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The first domestic Super VHS video recorder with PC connectivity and an analogue clock has finally reached the shops. Rick Maybury ponders whether the Philips VR-969 has been worth waiting for...



This somewhat elusive VCR was shown in prototype form almost two years ago. Philips reckoned it would be on sale by the middle of 1996, we finally got our hands on a pre-production sample last Summer but it wasnít reviewable, due to last minute changes to the software. The first shipments finally reached the shops a few weeks before Christmas 97. These things happen, but the wait for the VR-969 was made more frustrating by the fact that it promises to be the best equipped editing deck for several years.


The VR-969 has several points of interest for desktop video enthusiasts and video movie-makers in general. Firstly, it is a Super VHS video recorder, which minimises quality losses when copying or editing. Second, it has a some excellent edit features, including a flying-erase head, for seamless inserts. Thereís a built-in 10-scene edit controller, which can control replay on camcorders with Control L and Panasonic 5-Pin edit terminals. This also works for syncro-edit hook-ups, it can read GSE Rapid Time Code and get this, it has an RS-232 interface. More on that in a moment. For good measure thereís audio-dub, manual audio level control and it has jog/shuttle controls on both the front panel, and the remote handset. Philips have been very bold with the cosmetics. That analogue clock set into the front panel isnít just a pretty face either, it is radio-controlled, so it is extremely accurate.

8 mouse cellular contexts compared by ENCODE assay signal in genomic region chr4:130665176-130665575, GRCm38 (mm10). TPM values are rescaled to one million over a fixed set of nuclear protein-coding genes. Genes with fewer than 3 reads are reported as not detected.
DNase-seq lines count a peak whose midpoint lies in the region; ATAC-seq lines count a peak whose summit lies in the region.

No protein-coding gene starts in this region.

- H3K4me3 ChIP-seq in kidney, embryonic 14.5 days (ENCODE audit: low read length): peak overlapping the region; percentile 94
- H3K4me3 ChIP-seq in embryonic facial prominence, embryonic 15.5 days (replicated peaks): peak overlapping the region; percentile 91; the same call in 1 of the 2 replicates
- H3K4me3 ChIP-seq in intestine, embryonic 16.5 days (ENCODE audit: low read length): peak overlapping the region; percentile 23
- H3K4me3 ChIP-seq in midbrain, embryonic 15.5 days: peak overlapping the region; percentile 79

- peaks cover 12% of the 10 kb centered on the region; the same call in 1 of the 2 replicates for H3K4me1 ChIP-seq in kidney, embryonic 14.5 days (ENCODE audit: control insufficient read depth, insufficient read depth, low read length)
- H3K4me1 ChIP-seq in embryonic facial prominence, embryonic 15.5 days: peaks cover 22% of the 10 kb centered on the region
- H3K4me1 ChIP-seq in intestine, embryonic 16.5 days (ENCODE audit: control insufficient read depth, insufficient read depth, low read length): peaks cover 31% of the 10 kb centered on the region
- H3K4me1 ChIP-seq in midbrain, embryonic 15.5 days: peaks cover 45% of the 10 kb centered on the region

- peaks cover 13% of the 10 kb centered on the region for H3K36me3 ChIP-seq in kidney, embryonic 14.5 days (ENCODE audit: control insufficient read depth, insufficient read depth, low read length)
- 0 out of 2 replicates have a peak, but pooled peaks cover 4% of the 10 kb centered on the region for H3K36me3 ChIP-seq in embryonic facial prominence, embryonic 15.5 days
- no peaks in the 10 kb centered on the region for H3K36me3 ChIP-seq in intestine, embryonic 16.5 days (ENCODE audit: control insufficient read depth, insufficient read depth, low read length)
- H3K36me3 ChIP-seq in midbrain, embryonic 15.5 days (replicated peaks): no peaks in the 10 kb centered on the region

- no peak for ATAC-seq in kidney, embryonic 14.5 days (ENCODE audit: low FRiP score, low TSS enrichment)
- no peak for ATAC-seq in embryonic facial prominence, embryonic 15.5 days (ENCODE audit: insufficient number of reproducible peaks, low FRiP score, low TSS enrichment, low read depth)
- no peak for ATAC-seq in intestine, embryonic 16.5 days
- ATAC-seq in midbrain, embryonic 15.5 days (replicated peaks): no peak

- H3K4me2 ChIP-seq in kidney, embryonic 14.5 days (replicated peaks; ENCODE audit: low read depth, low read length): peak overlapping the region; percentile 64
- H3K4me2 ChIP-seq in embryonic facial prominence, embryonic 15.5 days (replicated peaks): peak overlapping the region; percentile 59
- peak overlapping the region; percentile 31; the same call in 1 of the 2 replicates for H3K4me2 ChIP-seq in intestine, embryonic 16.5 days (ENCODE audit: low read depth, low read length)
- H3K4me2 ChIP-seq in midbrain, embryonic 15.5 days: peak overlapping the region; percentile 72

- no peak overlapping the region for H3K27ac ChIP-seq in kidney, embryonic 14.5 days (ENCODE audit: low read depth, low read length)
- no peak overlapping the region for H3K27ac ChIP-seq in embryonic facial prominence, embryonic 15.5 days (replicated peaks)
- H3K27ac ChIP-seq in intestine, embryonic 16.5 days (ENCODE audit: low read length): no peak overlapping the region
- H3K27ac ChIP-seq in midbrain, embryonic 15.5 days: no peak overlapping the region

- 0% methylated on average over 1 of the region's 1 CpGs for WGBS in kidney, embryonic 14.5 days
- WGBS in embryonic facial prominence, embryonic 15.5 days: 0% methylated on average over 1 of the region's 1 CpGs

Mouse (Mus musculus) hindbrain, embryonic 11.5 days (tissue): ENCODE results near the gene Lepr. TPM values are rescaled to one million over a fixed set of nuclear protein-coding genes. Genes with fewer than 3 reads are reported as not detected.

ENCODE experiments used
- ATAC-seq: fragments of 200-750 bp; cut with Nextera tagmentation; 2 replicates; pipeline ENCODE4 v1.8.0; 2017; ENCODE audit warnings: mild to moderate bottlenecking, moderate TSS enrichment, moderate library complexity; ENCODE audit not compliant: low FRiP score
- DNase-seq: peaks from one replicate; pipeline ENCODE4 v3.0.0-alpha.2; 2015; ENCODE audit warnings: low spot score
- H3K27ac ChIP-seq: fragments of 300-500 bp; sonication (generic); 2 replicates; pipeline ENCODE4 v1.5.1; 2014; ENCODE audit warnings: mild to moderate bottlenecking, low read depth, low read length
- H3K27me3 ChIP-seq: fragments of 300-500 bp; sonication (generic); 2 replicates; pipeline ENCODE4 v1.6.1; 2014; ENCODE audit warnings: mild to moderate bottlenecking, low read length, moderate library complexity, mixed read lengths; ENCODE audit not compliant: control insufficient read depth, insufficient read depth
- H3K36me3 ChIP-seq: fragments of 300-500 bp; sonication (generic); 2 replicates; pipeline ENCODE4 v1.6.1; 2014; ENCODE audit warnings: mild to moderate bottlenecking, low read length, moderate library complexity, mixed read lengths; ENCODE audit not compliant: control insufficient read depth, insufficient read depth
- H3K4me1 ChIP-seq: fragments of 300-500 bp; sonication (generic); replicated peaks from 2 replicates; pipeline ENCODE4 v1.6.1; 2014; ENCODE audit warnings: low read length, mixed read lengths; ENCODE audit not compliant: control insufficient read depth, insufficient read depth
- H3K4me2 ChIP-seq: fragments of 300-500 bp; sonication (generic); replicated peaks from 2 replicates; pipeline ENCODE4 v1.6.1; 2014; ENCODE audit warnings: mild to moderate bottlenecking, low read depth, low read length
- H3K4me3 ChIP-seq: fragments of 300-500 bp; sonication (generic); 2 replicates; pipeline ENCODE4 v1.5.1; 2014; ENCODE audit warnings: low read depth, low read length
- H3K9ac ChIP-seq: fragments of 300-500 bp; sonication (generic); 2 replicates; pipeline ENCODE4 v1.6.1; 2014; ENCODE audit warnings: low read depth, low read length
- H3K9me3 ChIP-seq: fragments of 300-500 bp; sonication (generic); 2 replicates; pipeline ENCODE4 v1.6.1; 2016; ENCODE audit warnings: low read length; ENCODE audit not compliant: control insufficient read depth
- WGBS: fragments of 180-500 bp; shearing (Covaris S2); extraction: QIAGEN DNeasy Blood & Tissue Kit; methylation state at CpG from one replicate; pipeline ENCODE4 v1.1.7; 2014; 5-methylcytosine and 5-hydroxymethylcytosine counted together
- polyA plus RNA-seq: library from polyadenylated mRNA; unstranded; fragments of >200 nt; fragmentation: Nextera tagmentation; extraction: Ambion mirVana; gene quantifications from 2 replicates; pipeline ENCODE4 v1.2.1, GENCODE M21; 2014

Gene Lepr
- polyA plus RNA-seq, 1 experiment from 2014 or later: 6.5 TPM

Editing and timekeeping are only part of the story. Itís an accomplished home cinema machine as well. It can replay NTSC recordings, thereís advanced video processing circuitry, including tape-tuning and a comb-filter for optimum S-VHS replay. The Super VHS recording system has sufficient bandwidth to record teletext data. Not just subtitles, but complete pages, so itís possible to call up information from recordings of off-air material. The machine has a built-in teletext decoder and thatís also used for making timer recordings. Itís even simpler to use than Video Plus+ (which it also has), all you do is select the program you want to record  -- using  a moving cursor -- from teletext TV information pages. Teletext data also has a hand in the auto-install system, naming channels and setting the clock, and thereís PDC (programme delivery control) as well, which also uses teletext type signals to automatically correct timer programming for late schedule changes and overruns.


EasyLink is a convenience feature for the future. Itís part of an industry-wide initiative to allow VCRs and TVs, from different manufacturers, to communicate with one another. Thus far Sony, Grundig and Panasonic are participating, though since theyíve all decided to use different names for their systems (NexTViewLink, SmartLink, Megalogic etc...) itís going to take a while for the message to get through. At itís most basic it enables a VCR to download the contents of the TVís tuner -- via the SCART AV lead --  for faster set-up. Thereís also a facility called Direct TV record or ĎWizzywireí (actually wysiwyr or what you see is what you record). In other words, if you want to record whatís currently showing on TV you need press only one button on the VCR remote. It may not sound much but the system will come into its own when multi-channel digital TV gets going; watch this space.